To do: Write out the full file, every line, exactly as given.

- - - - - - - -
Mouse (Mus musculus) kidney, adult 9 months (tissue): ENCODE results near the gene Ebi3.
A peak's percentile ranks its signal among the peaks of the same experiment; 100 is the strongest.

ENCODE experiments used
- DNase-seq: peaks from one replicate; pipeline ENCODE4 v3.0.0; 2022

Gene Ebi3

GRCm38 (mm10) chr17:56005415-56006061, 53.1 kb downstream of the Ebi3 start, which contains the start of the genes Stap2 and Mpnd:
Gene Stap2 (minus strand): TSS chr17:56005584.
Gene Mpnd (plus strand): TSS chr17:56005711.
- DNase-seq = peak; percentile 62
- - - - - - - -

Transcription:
Mouse (Mus musculus) kidney, adult 9 months (tissue): ENCODE results near the gene Ebi3.
A peak's percentile ranks its signal among the peaks of the same experiment; 100 is the strongest.

ENCODE experiments used
- DNase-seq: peaks from one replicate; pipeline ENCODE4 v3.0.0; 2022

Gene Ebi3

GRCm38 (mm10) chr17:56005415-56006061, 53.1 kb downstream of the Ebi3 start, which contains the start of the genes Stap2 and Mpnd:
Gene Stap2 (minus strand): TSS chr17:56005584.
Gene Mpnd (plus strand): TSS chr17:56005711.
- DNase-seq = peak; percentile 62